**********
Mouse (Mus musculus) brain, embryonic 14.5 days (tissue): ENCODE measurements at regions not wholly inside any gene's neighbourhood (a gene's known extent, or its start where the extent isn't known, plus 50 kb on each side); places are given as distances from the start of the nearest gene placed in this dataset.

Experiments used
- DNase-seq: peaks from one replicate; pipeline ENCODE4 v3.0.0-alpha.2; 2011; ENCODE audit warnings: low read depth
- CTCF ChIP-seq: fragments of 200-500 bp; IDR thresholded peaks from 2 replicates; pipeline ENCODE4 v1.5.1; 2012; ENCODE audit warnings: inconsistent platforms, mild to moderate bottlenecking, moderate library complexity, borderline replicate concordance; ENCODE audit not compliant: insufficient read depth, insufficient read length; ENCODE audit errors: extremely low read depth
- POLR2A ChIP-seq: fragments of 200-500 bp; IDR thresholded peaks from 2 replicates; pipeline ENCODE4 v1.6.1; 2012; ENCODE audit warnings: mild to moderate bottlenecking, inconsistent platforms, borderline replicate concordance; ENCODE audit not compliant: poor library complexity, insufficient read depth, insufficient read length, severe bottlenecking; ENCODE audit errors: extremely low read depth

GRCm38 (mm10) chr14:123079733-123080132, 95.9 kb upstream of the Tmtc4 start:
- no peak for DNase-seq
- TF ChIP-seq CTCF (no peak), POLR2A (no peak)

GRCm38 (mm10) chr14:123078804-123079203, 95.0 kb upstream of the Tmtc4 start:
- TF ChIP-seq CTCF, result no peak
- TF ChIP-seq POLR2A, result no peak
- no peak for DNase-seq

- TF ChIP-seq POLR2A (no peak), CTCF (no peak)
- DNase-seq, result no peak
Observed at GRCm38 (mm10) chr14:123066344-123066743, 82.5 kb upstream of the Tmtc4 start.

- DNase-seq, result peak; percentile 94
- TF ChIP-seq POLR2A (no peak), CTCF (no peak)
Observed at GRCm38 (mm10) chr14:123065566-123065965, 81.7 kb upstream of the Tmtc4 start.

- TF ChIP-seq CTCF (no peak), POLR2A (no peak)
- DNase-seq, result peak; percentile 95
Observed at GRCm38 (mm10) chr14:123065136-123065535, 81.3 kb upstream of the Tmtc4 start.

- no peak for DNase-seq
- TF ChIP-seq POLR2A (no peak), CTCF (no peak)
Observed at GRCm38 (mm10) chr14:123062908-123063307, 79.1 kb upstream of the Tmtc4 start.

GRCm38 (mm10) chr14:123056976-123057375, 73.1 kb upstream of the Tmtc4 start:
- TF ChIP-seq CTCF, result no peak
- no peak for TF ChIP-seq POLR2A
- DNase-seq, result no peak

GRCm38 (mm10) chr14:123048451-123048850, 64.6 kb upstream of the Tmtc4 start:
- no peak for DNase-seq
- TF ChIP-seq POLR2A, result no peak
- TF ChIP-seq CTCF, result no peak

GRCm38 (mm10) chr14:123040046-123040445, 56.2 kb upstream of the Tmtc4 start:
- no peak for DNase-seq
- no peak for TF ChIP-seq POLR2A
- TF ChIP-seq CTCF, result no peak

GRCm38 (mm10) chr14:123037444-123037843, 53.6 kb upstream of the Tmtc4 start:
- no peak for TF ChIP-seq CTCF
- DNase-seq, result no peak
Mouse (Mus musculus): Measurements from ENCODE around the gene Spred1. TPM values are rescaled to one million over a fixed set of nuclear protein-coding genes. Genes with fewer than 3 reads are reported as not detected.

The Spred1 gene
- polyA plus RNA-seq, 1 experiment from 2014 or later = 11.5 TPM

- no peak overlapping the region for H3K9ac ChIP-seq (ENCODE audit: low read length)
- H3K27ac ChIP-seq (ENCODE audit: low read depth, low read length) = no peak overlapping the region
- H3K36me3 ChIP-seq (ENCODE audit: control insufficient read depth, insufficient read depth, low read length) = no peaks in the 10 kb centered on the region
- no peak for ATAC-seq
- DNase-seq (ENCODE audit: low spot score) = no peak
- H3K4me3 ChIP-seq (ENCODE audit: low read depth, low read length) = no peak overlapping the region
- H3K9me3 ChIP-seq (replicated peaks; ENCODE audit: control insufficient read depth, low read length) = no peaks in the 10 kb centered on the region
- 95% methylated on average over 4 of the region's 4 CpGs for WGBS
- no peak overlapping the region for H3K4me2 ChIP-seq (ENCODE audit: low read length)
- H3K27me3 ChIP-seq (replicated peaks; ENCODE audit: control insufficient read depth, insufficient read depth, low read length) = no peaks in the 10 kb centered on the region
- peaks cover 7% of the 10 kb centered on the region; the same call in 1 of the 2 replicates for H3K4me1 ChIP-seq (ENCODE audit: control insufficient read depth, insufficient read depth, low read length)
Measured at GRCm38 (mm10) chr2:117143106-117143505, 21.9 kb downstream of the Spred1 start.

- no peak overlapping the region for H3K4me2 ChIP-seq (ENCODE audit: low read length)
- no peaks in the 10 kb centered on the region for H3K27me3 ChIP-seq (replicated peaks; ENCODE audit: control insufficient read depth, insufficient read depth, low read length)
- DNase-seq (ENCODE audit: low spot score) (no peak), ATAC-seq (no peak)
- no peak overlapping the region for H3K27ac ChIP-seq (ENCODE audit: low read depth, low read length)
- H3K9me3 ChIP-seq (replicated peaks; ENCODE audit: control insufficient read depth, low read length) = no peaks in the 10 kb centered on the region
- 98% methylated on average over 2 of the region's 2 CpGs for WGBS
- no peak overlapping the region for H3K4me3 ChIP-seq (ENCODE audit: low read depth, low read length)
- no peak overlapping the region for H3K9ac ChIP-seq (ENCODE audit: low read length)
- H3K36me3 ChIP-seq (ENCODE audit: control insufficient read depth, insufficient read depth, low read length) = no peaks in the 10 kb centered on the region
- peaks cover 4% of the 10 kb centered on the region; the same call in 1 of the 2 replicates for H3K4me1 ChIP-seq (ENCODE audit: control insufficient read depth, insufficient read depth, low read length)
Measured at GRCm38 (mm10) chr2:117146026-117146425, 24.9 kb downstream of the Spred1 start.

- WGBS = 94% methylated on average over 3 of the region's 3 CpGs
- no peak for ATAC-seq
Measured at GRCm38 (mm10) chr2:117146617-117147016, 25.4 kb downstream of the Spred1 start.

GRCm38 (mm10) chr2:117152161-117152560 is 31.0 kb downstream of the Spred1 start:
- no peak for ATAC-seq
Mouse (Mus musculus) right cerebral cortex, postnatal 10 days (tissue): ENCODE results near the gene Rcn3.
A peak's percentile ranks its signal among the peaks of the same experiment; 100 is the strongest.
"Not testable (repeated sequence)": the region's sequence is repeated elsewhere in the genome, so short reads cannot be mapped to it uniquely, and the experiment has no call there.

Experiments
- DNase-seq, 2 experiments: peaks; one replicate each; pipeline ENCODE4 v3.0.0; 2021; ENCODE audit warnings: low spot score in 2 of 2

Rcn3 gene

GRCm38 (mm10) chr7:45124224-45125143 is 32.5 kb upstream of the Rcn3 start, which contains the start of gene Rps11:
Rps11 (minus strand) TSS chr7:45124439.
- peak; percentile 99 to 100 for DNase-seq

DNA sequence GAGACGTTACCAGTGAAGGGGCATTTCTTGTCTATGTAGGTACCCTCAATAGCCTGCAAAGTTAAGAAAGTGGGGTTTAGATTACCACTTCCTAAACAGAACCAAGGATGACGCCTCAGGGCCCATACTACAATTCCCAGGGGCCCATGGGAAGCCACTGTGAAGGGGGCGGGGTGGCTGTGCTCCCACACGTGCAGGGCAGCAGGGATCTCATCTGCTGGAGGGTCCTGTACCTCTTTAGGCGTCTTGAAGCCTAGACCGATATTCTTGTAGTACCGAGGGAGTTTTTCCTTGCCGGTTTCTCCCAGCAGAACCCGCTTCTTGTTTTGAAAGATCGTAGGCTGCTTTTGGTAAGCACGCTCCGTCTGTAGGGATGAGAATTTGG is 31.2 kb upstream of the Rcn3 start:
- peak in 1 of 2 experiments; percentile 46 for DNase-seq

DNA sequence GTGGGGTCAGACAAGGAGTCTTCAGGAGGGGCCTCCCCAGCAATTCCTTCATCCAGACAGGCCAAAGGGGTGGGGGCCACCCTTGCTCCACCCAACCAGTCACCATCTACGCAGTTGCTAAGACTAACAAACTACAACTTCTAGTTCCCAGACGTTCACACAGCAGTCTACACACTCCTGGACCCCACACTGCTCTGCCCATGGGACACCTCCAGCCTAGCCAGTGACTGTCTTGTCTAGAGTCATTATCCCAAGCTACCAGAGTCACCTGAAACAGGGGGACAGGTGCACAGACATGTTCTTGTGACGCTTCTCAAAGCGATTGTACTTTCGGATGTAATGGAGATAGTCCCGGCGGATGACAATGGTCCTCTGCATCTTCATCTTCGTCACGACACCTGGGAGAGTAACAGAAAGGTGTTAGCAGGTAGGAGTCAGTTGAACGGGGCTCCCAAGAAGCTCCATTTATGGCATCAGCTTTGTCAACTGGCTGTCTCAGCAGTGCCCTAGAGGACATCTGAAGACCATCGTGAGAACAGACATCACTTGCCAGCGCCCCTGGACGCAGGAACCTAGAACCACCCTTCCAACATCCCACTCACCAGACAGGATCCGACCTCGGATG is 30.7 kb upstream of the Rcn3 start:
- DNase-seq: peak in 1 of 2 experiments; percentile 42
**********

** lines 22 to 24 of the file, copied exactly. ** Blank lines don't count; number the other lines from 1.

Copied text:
- no peak for DNase-seq
- TF ChIP-seq POLR2A (no peak), CTCF (no peak)
Observed at GRCm38 (mm10) chr14:123062908-123063307, 79.1 kb upstream of the Tmtc4 start.